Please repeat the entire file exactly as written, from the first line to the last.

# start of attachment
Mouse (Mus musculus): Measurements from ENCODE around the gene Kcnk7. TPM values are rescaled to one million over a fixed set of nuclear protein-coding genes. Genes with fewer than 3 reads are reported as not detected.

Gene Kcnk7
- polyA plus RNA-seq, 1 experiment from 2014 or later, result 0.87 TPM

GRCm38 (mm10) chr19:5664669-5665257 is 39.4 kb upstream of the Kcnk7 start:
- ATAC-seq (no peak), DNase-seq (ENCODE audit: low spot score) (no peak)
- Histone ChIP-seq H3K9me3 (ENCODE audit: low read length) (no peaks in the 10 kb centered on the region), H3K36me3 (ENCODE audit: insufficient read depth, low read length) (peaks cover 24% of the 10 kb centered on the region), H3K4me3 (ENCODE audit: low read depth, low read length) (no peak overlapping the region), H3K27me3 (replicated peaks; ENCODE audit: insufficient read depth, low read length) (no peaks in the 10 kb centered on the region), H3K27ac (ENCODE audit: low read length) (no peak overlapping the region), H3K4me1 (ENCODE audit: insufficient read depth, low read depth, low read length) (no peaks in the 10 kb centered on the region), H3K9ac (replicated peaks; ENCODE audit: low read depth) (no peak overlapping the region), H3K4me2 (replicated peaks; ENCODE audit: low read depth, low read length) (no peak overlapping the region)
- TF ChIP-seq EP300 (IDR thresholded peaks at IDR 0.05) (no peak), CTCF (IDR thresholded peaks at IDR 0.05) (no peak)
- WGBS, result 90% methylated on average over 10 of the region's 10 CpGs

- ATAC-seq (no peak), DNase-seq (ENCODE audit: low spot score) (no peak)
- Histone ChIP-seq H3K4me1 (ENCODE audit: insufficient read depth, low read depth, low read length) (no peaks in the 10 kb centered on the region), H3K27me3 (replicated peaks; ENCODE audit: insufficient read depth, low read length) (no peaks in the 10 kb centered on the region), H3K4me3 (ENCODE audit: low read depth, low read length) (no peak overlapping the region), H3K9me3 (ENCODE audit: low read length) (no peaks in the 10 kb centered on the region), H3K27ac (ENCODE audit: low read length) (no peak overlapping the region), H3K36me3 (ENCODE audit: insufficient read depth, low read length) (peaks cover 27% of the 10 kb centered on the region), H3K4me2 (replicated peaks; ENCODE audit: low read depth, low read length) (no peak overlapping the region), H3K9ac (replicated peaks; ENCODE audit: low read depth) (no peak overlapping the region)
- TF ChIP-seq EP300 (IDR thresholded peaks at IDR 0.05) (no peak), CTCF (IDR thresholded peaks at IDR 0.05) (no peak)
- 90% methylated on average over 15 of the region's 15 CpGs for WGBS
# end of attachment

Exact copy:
Mouse (Mus musculus): Measurements from ENCODE around the gene Kcnk7. TPM values are rescaled to one million over a fixed set of nuclear protein-coding genes. Genes with fewer than 3 reads are reported as not detected.

Gene Kcnk7
- polyA plus RNA-seq, 1 experiment from 2014 or later, result 0.87 TPM

GRCm38 (mm10) chr19:5664669-5665257 is 39.4 kb upstream of the Kcnk7 start:
- ATAC-seq (no peak), DNase-seq (ENCODE audit: low spot score) (no peak)
- Histone ChIP-seq H3K9me3 (ENCODE audit: low read length) (no peaks in the 10 kb centered on the region), H3K36me3 (ENCODE audit: insufficient read depth, low read length) (peaks cover 24% of the 10 kb centered on the region), H3K4me3 (ENCODE audit: low read depth, low read length) (no peak overlapping the region), H3K27me3 (replicated peaks; ENCODE audit: insufficient read depth, low read length) (no peaks in the 10 kb centered on the region), H3K27ac (ENCODE audit: low read length) (no peak overlapping the region), H3K4me1 (ENCODE audit: insufficient read depth, low read depth, low read length) (no peaks in the 10 kb centered on the region), H3K9ac (replicated peaks; ENCODE audit: low read depth) (no peak overlapping the region), H3K4me2 (replicated peaks; ENCODE audit: low read depth, low read length) (no peak overlapping the region)
- TF ChIP-seq EP300 (IDR thresholded peaks at IDR 0.05) (no peak), CTCF (IDR thresholded peaks at IDR 0.05) (no peak)
- WGBS, result 90% methylated on average over 10 of the region's 10 CpGs

- ATAC-seq (no peak), DNase-seq (ENCODE audit: low spot score) (no peak)
- Histone ChIP-seq H3K4me1 (ENCODE audit: insufficient read depth, low read depth, low read length) (no peaks in the 10 kb centered on the region), H3K27me3 (replicated peaks; ENCODE audit: insufficient read depth, low read length) (no peaks in the 10 kb centered on the region), H3K4me3 (ENCODE audit: low read depth, low read length) (no peak overlapping the region), H3K9me3 (ENCODE audit: low read length) (no peaks in the 10 kb centered on the region), H3K27ac (ENCODE audit: low read length) (no peak overlapping the region), H3K36me3 (ENCODE audit: insufficient read depth, low read length) (peaks cover 27% of the 10 kb centered on the region), H3K4me2 (replicated peaks; ENCODE audit: low read depth, low read length) (no peak overlapping the region), H3K9ac (replicated peaks; ENCODE audit: low read depth) (no peak overlapping the region)
- TF ChIP-seq EP300 (IDR thresholded peaks at IDR 0.05) (no peak), CTCF (IDR thresholded peaks at IDR 0.05) (no peak)
- 90% methylated on average over 15 of the region's 15 CpGs for WGBS